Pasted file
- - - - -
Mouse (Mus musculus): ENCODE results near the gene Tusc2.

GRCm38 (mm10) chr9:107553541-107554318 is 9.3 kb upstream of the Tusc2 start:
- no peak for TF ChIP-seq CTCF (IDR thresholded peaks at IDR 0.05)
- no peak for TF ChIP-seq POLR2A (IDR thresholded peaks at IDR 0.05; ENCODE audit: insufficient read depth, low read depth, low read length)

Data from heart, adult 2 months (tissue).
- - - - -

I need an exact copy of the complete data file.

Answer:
Mouse (Mus musculus): ENCODE results near the gene Tusc2.

GRCm38 (mm10) chr9:107553541-107554318 is 9.3 kb upstream of the Tusc2 start:
- no peak for TF ChIP-seq CTCF (IDR thresholded peaks at IDR 0.05)
- no peak for TF ChIP-seq POLR2A (IDR thresholded peaks at IDR 0.05; ENCODE audit: insufficient read depth, low read depth, low read length)

Data from heart, adult 2 months (tissue).